I love it when people recommend using vinegar and baking soda. Vinegar is an acid, and baking soda is a base, but the bubbles, ooh the bubbles! are so impressive when you mix the two, you forget that you are trying to clean a product with salt water.

I would suggest using industrial-strength lye. Reacts with carbon in a lovely way. Keep out of the reach of children. And when you're done, you can neutralize it with some vinegar -- see the pretty bubbles!

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added almost 3 years ago

This solution isn't open to everyone, but.... If you have a pyrolytic self-cleaning oven (heats itself up to around 500 degrees....) then put the encrusted Le Crueset cookware in before running the cleaning cycle. The burnt on crud will be reduced to ash and the pan will be left gleaming. Ask around to see if you know someone who has one.

1d0d675a 5598 44a5 865e 32730d2a1273  186003 1004761561 1198459 n
added almost 3 years ago

Hmmm...years ago I put some Caphalon in my self cleaning oven and yes, indeed, it came out looking like new. But...I had actually annealed the metal and it became very pitted and ugly with use.

23b88974 7a89 4ef5 a567 d442bb75da04  avatar
added almost 3 years ago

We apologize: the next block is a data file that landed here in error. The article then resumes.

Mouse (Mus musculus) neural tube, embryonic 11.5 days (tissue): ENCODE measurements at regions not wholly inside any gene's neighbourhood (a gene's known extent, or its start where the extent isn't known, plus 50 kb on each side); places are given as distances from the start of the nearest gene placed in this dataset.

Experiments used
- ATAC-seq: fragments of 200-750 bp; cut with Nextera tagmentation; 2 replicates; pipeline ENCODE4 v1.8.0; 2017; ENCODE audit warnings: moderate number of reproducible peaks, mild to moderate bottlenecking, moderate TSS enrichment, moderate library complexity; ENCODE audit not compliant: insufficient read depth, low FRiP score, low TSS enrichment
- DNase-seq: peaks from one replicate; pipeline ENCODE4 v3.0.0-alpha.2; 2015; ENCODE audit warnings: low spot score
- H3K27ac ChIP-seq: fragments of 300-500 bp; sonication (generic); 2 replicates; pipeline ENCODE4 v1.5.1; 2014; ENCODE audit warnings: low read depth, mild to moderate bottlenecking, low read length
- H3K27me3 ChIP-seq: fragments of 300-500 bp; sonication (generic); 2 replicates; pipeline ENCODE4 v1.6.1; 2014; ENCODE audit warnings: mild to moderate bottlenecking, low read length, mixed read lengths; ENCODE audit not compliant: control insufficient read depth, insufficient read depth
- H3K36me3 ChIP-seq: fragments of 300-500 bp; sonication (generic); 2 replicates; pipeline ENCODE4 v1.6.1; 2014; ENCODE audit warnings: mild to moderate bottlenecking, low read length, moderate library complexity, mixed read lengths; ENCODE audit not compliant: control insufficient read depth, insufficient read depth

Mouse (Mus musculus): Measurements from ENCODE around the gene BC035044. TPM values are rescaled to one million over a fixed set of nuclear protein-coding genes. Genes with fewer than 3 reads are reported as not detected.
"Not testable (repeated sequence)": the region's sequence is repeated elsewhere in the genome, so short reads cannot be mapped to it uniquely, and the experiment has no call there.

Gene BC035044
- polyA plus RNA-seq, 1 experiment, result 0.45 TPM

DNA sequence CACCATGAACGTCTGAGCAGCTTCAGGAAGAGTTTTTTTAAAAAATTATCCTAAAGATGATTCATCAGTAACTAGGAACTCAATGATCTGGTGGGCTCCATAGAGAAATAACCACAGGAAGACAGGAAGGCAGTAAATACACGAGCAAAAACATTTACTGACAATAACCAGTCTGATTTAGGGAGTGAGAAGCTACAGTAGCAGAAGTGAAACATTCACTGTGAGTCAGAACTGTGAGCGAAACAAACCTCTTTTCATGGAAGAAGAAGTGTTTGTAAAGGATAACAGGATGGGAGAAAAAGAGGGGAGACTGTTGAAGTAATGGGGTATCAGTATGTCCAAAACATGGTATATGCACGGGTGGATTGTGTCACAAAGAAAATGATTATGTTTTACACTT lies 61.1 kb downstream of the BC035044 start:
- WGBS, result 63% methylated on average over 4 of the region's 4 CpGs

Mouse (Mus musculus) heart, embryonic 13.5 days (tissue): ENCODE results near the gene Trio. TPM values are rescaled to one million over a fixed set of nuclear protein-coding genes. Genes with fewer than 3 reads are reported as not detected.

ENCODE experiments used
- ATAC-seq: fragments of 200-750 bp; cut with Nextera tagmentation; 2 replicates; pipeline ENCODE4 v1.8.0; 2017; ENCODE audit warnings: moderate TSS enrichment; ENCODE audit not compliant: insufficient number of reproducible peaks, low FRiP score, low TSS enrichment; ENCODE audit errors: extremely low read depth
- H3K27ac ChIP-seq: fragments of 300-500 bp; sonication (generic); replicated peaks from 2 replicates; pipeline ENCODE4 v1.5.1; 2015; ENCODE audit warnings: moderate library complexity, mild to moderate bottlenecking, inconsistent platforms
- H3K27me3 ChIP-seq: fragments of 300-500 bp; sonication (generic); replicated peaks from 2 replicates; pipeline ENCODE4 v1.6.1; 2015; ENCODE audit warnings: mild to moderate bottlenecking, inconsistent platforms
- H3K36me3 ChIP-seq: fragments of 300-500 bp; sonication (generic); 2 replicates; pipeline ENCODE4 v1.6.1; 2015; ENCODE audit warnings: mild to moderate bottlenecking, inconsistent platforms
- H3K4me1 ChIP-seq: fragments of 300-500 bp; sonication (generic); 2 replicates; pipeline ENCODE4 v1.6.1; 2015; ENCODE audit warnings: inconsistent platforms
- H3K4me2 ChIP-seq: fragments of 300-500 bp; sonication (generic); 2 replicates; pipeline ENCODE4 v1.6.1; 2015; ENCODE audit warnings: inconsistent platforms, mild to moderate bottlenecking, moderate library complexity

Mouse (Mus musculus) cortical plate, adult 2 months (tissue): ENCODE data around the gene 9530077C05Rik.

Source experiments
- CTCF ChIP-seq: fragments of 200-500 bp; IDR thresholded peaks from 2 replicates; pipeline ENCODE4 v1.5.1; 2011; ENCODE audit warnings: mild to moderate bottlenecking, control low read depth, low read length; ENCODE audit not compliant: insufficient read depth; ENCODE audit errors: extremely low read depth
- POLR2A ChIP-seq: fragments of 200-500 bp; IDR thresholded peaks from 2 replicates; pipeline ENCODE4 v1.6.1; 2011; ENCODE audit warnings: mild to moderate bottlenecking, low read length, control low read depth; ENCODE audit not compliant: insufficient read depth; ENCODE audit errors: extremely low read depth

I certainly wouldn't recommend it for Caphalon which, as I understand it, is annodised aluminium. I was assuming that the questioner meant the cast iron Le Crueset range (cast iron has a melting point almost twice as high as aluminium and much higher than that produced by the oven). I use this method to clean my Le Crueset grill pan and it hasn't caused any damage to either the interior or exterior surfaces.

B9158d7a 0bba 45f6 aa98 4317842d1548  chef emily
added almost 3 years ago

I just used vinegar and baking soda, soaked it for 15 minutes, then scraped the burned-on food with a wooden spatula to clean as much as possible; then used a green scrubbie to clean up the rest. It WORKED!

23b88974 7a89 4ef5 a567 d442bb75da04  avatar
added over 2 years ago

Wet the bottom of pan (no standing water, just wet) then pour salt all over surface liberally. Let sit overnight, then add about an inch of water, bring to boil & simmer for a while. Let cool till handle-able, and scrub. May need to be repeated several times. I'd be careful of harsh cleansers, may damage finish further. Good luck!

23b88974 7a89 4ef5 a567 d442bb75da04  avatar
added over 2 years ago

THANK YOU, THANK YOU, THANK YOU. The hydrogen peroxide/bicarbonate of soda treatment saved my pot. Had tried everything else without success. Thought I'd give it one last shot with this treatment, though I didn't have much hope. Was amazed to see it lift the carbon when nothing else had shifted it. A bottle of hydrogen peroxide is so much cheaper than a new pot. Try this!

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added over 2 years ago

Soaking in bleach and water removes any discoloration. I have LC dutch ovens I have been using for over 30 years. But the roughness will remain, I have not found anything else that will bring back that smooth finish. For just burned on food I boil the pot with baking soda and let sit, that takes out any burned food particles. The discoloration comes out with bleach and absolutely no scrubbing. Good luck.